The FMCSA says that California’s meal and rest break rules cut down on truck driver productivity by 3%.
The Federal Motor Carrier Safety Administration (FMCSA) has said that carriers don’t need to comply with the state of California’s “extra rules” for truck driver meal and rest breaks, arguing that they cut down on productivity and that they hurt the economy.
On December 21, the FMCSA announced that they have granted a petition from the American Trucking Associations (ATA) and other trucking groups asking for permission to preempt State of California’s Meal and Rest Break (MRB) rules in favor of federal hours of service regulations.
The FMCSA ruling definitively states that “California may no longer enforce the MRB Rules with respect to drivers of property-carrying CMVs subject to FMCSA’s HOS rules.”
The ruling overturned a 2014 decision from the US Court of Appeals for the Ninth Circuit which found that truckers working in the state of California were subject to that state’s MRB rules.
The California break rules required employers to provide drivers with a 30-minute meal break for every five hours worked in addition to a paid 15-minute break every four hours. Per California law, an employer who fails to provide employees with these breaks is required to pay that employee for an extra hour of work at his or her usual pay rate.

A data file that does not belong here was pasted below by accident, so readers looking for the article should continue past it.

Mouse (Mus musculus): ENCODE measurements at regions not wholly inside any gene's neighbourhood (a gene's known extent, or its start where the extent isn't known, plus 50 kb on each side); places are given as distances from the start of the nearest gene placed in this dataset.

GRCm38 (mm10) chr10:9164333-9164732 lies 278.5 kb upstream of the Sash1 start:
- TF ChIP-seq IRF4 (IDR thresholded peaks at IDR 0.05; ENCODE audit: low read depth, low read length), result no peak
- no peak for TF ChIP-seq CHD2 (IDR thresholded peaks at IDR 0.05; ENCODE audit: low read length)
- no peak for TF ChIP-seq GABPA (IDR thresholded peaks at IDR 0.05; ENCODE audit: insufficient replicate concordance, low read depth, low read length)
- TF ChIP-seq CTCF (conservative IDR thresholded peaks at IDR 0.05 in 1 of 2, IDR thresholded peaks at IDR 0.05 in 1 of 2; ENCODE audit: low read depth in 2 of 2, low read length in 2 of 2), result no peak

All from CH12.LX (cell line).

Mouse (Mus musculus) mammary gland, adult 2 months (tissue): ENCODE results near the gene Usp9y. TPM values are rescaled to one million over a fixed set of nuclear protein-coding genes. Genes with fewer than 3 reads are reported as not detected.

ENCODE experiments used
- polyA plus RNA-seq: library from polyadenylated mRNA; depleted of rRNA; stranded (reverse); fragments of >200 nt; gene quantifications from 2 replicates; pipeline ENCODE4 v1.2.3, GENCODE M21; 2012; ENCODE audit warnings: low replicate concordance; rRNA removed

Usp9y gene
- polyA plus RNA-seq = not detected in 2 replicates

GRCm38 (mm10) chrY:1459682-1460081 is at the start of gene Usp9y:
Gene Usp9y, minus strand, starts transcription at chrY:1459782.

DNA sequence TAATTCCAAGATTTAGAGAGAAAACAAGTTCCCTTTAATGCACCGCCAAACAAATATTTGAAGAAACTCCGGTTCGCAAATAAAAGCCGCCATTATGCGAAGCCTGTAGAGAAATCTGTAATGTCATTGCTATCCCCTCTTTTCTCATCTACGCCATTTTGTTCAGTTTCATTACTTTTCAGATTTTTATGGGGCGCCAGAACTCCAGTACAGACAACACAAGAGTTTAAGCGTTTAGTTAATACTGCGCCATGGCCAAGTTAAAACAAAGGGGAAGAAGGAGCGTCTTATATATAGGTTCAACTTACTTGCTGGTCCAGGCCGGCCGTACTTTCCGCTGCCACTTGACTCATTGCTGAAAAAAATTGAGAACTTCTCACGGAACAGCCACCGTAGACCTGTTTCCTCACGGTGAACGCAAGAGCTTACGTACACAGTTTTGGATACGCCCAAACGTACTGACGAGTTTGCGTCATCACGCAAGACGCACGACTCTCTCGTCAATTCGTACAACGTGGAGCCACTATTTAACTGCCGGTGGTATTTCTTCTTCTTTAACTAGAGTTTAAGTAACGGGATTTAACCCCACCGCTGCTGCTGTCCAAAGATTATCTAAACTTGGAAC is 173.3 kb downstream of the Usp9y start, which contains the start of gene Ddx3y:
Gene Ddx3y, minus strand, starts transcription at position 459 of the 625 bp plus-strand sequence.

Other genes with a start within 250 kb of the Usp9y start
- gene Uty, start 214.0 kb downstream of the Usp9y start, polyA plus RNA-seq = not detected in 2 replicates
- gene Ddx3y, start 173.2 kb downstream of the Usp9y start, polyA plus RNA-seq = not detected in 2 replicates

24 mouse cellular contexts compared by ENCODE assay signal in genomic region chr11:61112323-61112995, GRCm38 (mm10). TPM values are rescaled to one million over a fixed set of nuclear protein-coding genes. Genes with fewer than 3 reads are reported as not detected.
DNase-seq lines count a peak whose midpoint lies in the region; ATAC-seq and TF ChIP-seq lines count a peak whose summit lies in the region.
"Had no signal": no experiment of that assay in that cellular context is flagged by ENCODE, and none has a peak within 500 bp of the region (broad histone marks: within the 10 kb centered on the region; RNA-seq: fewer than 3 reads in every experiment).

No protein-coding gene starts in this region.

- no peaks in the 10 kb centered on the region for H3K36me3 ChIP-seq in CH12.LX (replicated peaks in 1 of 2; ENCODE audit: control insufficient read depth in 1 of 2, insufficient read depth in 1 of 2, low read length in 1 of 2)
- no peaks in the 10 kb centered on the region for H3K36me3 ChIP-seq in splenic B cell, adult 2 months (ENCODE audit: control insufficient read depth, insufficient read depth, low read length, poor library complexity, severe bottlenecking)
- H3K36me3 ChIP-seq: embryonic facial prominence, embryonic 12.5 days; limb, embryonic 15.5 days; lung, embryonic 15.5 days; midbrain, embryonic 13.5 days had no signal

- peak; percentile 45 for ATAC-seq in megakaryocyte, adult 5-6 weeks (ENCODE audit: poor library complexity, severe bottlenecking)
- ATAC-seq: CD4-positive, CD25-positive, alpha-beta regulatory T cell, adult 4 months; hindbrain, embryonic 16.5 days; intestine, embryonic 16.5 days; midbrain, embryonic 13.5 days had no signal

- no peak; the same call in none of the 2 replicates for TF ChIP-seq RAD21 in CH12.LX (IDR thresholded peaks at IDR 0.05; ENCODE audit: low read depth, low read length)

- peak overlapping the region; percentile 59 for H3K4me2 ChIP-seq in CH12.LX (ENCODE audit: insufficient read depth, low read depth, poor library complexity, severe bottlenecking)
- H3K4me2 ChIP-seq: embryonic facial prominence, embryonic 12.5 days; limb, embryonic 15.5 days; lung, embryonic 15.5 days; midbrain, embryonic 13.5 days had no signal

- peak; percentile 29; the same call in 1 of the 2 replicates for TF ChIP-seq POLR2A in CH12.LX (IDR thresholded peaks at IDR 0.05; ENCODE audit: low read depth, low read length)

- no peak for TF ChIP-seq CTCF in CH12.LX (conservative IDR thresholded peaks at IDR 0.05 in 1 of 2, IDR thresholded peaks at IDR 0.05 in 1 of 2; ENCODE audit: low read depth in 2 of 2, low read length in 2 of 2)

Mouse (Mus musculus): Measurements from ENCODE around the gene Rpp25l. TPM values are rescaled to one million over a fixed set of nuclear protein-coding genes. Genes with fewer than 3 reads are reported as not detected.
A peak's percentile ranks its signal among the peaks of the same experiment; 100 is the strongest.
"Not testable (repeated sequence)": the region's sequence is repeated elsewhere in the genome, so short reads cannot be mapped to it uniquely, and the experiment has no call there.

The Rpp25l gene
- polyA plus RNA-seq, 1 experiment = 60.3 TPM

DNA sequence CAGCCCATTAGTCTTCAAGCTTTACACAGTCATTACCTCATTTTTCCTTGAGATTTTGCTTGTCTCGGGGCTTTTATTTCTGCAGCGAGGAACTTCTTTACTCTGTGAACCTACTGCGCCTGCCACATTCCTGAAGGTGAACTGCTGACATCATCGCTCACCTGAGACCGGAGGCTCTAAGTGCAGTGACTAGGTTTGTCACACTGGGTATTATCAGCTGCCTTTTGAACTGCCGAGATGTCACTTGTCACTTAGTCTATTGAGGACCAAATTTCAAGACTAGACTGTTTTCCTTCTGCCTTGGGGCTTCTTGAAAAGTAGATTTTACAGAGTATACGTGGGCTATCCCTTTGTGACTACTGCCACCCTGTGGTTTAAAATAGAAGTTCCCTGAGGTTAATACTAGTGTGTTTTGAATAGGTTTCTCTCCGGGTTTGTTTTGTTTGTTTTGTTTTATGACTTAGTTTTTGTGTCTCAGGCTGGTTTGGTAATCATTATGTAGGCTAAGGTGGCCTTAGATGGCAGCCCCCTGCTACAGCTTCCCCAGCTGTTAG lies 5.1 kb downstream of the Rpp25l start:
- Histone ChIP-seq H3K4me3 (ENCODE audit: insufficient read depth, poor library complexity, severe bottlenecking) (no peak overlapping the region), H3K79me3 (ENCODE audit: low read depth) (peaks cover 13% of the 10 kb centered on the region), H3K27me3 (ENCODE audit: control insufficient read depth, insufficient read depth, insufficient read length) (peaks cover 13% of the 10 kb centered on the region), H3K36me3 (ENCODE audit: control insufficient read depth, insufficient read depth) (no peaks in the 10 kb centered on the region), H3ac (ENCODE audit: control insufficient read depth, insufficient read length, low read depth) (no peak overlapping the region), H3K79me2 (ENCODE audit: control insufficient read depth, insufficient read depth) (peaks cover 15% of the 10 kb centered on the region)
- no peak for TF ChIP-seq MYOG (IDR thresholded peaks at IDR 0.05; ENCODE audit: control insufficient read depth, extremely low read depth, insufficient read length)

The FMCSA says that they are granting the petition “to ensure uniform and consistent rules in order to promote safety and economic growth.”
The FMCSA also makes the case that inconsistent truck driver break rules harm the economy:
“California’s extra rules reduce productivity and are a drag on the economy. For example, FedEx stated that “California rules have resulted in a costly loss to driver productivity,” and the National Retail Federation explained that a member company reported that due to the MRB rules, the company’s drivers in California had a 3% reduction in productivity compared to drivers in the balance of the country, which cost the company $1.5 million annually. Every bit of loss productivity increases costs to consumers and hurts hard-working American families.”
Aside from the ATA, other agencies that supported the petition include the Specialized Carriers and Rigging Association, Western States Trucking Association, and the Oregon Trucking Associations.
The FMCSA says that they reviewed 700 comments on the California MRB rules and that approximately half were for the petition and half were opposed to the petition.